Sadly, even then it was obvious that not all was well. To the Emergents it seemed that there were only two options in terms of conservative evangelicalism, vacuous big-box megachurches where the 'sermon' is a self-help lecture, and shallow fundamentalism, where the sermon is libale to be a tirade against women wearing trousers and people using the New King James Bible. Now this is blatantly not the case. I was saved out of liberalism in a medium-sized (for the UK) Reformed Baptist Church where the minister used the NIV, and women wore trousers, while the pastor preached expository series' through books of the Bible. But it seems that in the US in particular, such churches were discounted because of their size (less than 100 in the congregation).

Thus Emergents, who even at the beginning seemed to me to have missed the right answer (namely that a Church should be a community, which probably does mean that most Churches should be under 150 members), and to have wandered off into the wilderness of theological liberalism. Liberalism is not the answer. I was brought up in a liberal Church (of a mild type, mind you) in the Church of England. The Emergents are more advanced liberals, and the effect of advanced liberalism is this - it tells people that God accepts them just the way they are. The end result of this is that people wonder why on earth they should give up Sunday like this when it's a lovely day, and the beach/golf-course/cinema is beckoning. Now, some preachers can hold a congregation whatever they say. Most can't, and that is why liberalism has a long record of closing Churches.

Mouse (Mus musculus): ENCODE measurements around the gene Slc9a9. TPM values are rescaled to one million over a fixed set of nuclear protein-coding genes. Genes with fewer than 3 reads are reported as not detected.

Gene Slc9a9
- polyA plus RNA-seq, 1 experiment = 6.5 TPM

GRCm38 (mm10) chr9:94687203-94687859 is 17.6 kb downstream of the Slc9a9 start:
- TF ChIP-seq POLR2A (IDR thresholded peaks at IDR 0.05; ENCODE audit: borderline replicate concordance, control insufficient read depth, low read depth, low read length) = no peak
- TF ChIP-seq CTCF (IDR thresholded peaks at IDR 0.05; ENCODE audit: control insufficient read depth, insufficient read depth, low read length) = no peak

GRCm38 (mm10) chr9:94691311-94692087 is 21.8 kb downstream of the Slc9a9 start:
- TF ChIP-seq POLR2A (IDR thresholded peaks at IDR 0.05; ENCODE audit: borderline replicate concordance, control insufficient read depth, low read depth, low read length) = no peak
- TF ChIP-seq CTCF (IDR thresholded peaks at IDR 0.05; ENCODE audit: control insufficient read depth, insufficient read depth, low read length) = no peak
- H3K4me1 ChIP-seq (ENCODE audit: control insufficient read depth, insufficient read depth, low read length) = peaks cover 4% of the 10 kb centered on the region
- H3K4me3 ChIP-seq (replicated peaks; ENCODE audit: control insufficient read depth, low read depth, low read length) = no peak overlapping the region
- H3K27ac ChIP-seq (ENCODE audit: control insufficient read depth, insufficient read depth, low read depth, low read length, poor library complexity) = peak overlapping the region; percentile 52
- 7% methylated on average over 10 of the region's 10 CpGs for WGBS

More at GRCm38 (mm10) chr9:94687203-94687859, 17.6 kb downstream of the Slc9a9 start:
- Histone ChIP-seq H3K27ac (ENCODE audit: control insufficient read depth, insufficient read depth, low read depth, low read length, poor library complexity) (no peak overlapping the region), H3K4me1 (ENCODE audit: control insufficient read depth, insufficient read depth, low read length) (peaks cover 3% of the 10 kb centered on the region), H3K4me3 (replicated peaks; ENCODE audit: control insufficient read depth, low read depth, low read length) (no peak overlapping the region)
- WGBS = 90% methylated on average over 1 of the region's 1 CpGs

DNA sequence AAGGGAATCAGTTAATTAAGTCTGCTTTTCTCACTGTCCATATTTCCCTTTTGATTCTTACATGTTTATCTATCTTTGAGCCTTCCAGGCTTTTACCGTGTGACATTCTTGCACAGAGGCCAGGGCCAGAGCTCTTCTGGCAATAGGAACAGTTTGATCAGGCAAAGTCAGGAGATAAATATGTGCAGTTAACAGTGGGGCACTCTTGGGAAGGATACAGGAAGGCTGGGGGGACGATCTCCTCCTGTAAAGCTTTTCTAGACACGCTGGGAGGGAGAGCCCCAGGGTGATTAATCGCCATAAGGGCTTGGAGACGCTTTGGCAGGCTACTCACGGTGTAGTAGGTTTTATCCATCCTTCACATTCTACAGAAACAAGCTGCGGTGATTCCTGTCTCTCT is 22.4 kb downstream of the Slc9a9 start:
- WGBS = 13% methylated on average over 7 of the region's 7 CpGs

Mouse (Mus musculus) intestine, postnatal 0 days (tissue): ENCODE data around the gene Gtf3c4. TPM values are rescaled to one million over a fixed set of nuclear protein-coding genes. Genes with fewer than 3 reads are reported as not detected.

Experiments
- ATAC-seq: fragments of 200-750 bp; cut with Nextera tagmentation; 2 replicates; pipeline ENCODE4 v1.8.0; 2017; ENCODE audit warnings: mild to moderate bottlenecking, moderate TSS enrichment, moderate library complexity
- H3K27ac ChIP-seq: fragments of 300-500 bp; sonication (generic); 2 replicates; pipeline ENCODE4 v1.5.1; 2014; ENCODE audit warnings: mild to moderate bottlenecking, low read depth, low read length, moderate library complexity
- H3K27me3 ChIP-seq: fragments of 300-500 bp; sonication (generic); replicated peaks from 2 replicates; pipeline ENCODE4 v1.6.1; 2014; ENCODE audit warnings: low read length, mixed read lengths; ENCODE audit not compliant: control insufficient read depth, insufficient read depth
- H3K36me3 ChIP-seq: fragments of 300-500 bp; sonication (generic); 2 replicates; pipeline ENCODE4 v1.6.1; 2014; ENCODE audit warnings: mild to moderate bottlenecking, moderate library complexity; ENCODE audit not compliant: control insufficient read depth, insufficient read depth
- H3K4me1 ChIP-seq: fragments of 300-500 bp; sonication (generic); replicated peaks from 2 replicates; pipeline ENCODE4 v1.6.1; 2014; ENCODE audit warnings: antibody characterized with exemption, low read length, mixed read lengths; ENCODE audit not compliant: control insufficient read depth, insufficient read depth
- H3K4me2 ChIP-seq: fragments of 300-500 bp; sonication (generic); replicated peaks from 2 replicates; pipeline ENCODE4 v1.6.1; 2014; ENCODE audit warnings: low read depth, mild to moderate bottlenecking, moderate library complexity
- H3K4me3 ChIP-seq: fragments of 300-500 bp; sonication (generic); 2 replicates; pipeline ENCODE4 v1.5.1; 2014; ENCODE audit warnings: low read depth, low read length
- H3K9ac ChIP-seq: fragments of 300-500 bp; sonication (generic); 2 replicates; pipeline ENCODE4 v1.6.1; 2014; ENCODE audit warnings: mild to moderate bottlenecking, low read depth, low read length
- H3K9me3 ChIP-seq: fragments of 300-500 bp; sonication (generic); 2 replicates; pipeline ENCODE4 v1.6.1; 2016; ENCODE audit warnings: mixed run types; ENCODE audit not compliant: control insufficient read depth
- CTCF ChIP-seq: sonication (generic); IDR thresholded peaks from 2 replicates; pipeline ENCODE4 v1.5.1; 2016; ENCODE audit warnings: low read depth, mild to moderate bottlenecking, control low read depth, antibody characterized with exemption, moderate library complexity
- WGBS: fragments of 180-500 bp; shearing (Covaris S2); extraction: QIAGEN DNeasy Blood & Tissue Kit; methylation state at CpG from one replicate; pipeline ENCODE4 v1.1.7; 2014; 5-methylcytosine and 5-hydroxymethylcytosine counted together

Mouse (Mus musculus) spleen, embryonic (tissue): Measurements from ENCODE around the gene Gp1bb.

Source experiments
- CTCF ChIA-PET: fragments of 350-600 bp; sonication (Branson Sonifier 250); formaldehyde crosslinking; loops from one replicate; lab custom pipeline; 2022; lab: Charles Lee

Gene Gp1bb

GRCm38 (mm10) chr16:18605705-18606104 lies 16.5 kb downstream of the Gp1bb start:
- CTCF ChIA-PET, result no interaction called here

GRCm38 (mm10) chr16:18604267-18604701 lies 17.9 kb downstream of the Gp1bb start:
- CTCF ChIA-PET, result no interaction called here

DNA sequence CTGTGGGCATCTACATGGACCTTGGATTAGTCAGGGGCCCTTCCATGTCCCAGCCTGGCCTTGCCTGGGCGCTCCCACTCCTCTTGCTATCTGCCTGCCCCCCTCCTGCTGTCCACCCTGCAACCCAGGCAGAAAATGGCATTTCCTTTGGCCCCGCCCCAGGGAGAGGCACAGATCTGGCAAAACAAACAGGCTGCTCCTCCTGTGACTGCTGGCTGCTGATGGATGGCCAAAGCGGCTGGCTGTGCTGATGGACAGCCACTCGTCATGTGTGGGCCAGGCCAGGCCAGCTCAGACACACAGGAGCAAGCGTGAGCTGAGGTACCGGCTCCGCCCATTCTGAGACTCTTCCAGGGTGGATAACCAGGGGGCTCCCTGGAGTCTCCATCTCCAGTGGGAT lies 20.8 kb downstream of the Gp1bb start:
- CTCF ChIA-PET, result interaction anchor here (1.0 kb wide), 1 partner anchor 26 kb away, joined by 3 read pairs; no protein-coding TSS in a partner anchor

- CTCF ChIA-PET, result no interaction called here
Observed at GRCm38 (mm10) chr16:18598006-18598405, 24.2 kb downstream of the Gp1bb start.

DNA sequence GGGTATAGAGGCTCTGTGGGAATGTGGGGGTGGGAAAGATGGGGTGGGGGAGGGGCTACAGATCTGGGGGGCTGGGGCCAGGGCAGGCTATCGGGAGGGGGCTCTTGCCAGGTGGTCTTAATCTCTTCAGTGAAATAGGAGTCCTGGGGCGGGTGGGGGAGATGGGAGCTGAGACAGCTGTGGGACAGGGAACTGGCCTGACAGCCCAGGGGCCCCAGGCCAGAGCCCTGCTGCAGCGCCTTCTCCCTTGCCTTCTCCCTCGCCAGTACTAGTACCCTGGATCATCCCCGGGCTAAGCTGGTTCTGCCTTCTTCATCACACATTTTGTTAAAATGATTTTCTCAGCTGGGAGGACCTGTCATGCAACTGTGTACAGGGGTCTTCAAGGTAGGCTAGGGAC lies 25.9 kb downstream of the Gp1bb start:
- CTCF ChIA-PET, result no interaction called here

Protestant (and for that matter Roman Catholic) liberalism has already been tried and found wanting. I suggest that it is the Gospel, not liberalism, that is the answer.

Tuesday, April 13, 2010

Thursday, April 1, 2010

April Fool's Day Special

In honour of April Fool's Day, I feature a link to one of the sillier atheist claims about Jesus.

The first problem with this article is the tone - it is obviously addressed to fellow atheists, not to Christians. Becaue of this, it stretches things, and engages in nit-picking fault-finding. Every single claim here is secondhand, and has been refuted dozens of times. Undoubtedly the silliest bit is the claim about angels. Biblically, angels are presented as spiritual beings that are in consequence able to adopt a variety of physical shapes, often indistinguishable from humans (such as the angels in Sodom). No-where are they presented as winged humanoids. So, while we may have proven that the X-Man called Angel is unable to fly (which I hope we all realised is just fantasy, this proves nothing but ignorance on the part of the atheist writer.

The scepticism displayed about the Gospels is in radical contrast to the attitude displayed by historian Martin Goodman in his 2007 book Rome and Jerusalem. There Goodman treats the New Testament as a reliable source on a par with Josephus.

A word to the wise: Mockery is not the same as argument. You can assert all you like that you find the New Testament unconvincing, that does not make it unreliable!

As for the oft-repeated claim about paralells between Jesus and other ancient religious figures, one must actually demonstrate them, not just say they exist. Those of us who heard Dan Barker's debate with James White will recall how laughable some of them were when actually stated (most notably the "getting into a boat and sitting down" paralell).

"The fool has said in his heart, 'There is no God.'"